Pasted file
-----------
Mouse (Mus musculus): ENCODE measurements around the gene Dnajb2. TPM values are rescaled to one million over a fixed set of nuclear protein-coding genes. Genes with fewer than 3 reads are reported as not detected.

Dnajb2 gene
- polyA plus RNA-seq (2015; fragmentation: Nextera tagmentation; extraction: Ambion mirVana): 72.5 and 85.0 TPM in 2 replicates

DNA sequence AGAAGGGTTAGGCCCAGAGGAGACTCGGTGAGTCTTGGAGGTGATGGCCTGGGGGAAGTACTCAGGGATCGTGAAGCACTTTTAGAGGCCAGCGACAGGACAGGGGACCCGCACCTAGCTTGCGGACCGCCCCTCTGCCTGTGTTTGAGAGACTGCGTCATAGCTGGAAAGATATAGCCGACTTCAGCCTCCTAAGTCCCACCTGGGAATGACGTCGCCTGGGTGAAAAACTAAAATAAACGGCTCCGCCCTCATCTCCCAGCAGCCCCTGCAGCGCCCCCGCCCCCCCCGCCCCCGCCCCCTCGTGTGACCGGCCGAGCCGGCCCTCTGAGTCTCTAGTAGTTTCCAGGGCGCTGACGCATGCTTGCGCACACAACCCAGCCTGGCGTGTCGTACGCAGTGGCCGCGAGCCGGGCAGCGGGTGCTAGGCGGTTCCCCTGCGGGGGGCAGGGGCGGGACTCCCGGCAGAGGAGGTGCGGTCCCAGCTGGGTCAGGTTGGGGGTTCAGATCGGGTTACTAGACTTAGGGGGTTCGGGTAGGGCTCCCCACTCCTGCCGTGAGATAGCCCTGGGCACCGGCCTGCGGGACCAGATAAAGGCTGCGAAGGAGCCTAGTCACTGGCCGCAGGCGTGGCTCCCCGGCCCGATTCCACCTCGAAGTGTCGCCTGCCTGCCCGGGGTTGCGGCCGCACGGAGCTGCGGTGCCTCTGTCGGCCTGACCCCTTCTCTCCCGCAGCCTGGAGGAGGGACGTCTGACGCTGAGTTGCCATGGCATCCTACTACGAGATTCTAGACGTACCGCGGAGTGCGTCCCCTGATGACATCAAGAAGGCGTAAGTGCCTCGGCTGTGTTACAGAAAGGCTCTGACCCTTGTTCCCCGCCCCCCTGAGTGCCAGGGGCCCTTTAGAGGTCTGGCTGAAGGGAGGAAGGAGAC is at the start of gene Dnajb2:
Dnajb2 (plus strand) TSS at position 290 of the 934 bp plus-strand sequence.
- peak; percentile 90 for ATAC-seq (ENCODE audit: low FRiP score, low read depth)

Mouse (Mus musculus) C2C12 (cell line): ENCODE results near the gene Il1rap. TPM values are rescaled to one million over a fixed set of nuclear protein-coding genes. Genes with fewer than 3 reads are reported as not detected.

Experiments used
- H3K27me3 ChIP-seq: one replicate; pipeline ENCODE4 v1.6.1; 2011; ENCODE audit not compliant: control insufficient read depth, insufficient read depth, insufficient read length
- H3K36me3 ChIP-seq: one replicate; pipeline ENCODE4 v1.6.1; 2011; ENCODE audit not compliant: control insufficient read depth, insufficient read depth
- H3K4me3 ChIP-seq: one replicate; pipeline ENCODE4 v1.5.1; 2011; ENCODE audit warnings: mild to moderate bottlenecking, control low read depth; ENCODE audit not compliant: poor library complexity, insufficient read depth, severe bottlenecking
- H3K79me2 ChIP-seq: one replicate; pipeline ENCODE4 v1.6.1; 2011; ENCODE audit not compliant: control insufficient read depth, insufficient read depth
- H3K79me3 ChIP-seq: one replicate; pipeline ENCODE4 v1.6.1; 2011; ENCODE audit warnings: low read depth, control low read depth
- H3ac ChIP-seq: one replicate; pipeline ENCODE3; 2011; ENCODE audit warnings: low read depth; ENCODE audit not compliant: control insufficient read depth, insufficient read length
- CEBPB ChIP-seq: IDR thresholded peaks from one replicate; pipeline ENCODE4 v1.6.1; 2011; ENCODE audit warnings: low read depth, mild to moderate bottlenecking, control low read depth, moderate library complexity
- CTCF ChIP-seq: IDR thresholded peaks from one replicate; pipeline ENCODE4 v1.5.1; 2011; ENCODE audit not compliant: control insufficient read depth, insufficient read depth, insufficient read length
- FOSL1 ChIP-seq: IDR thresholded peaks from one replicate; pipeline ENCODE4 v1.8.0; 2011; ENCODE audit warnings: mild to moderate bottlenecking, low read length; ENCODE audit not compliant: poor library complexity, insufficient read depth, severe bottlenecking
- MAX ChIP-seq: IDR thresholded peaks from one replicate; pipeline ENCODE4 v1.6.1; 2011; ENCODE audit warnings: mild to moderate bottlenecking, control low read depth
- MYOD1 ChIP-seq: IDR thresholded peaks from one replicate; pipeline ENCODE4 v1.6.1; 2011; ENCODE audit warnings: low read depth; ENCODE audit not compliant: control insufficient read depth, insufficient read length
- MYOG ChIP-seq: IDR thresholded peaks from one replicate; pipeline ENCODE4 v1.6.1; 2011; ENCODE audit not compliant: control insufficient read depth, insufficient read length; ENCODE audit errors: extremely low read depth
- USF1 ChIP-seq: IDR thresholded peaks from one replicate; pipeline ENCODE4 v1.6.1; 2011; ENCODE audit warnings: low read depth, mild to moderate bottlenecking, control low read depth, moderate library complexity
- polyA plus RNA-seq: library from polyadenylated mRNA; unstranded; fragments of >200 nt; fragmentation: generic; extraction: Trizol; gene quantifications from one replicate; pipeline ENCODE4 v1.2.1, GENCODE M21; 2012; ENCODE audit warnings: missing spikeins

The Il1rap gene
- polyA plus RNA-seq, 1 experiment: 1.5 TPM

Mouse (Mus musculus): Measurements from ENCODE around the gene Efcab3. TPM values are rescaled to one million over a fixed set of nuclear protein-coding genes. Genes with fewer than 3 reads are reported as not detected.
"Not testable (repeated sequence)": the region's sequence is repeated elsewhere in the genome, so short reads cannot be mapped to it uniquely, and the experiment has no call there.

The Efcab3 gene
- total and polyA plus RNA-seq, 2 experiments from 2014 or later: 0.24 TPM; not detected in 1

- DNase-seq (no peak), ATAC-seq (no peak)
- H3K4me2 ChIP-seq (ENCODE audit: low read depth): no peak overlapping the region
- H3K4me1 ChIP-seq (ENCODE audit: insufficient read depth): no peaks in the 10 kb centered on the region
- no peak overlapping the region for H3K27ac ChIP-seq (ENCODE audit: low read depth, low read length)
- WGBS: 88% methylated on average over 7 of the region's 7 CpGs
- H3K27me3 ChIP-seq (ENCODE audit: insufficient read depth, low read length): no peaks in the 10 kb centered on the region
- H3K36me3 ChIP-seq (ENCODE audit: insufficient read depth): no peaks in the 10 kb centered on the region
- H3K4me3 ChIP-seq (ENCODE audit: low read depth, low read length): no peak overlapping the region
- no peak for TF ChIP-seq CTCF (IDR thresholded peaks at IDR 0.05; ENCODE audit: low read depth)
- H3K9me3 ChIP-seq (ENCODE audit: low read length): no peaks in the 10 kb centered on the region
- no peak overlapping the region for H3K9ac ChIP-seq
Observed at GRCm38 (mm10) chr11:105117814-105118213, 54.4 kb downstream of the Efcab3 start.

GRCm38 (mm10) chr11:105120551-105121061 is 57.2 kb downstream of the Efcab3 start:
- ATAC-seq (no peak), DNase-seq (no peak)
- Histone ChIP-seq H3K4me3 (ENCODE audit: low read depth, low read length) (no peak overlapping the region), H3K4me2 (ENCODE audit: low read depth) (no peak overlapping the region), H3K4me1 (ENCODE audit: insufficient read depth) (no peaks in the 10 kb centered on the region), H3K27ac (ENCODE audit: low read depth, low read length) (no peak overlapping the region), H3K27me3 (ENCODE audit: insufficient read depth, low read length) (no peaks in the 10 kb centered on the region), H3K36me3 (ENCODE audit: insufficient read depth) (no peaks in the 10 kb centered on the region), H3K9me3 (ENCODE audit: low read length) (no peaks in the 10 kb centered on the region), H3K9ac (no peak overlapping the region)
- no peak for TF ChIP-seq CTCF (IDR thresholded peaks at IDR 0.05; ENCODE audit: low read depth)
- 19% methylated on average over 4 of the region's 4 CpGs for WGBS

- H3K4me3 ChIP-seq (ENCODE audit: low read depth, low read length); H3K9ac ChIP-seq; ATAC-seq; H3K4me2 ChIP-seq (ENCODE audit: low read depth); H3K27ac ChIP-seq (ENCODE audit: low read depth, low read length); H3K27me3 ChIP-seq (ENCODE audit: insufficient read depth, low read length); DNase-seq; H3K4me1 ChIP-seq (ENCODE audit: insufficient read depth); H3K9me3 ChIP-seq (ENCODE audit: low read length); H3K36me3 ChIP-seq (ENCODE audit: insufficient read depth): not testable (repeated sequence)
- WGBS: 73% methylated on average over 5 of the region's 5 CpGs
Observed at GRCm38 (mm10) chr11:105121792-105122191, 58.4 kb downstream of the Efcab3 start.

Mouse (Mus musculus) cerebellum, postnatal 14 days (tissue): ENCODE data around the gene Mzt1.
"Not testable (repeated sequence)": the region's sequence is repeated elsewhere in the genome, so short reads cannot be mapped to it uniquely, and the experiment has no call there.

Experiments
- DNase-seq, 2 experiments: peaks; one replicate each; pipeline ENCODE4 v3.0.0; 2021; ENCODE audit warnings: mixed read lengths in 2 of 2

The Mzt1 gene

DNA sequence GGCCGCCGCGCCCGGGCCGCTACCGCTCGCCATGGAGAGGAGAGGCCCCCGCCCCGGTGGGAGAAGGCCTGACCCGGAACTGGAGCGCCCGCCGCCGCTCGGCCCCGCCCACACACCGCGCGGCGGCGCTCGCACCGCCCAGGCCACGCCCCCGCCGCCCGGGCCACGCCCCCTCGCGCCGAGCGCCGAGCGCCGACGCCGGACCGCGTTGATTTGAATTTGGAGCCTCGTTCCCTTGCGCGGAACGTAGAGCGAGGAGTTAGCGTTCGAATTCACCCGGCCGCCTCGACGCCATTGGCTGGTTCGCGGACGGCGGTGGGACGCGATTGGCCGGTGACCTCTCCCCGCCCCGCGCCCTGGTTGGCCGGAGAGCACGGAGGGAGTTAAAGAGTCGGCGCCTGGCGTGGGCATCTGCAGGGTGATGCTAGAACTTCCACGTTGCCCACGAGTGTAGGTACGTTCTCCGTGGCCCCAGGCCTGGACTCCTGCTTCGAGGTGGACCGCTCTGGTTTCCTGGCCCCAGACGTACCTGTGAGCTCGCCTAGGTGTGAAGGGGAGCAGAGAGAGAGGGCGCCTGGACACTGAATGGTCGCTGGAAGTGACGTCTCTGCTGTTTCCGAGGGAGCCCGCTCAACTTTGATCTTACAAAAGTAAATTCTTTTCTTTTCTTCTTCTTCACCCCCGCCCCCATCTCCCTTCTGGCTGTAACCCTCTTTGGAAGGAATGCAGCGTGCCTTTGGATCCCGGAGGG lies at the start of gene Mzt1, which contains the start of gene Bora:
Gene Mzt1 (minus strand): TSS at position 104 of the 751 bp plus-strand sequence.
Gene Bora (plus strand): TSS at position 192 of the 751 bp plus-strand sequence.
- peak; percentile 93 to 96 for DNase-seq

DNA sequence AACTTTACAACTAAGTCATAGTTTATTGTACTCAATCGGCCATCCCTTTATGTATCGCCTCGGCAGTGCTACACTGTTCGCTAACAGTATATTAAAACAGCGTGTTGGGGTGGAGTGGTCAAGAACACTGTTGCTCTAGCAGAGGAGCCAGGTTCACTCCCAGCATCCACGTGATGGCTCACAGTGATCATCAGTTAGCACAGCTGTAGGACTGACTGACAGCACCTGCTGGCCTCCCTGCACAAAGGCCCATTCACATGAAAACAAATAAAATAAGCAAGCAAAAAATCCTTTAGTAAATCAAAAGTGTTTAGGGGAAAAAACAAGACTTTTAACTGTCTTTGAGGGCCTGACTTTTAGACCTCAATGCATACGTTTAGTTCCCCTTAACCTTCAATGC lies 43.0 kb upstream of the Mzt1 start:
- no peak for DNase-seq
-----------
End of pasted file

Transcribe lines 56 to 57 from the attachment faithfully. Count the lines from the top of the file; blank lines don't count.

Gene Bora (plus strand): TSS at position 192 of the 751 bp plus-strand sequence.
- peak; percentile 93 to 96 for DNase-seq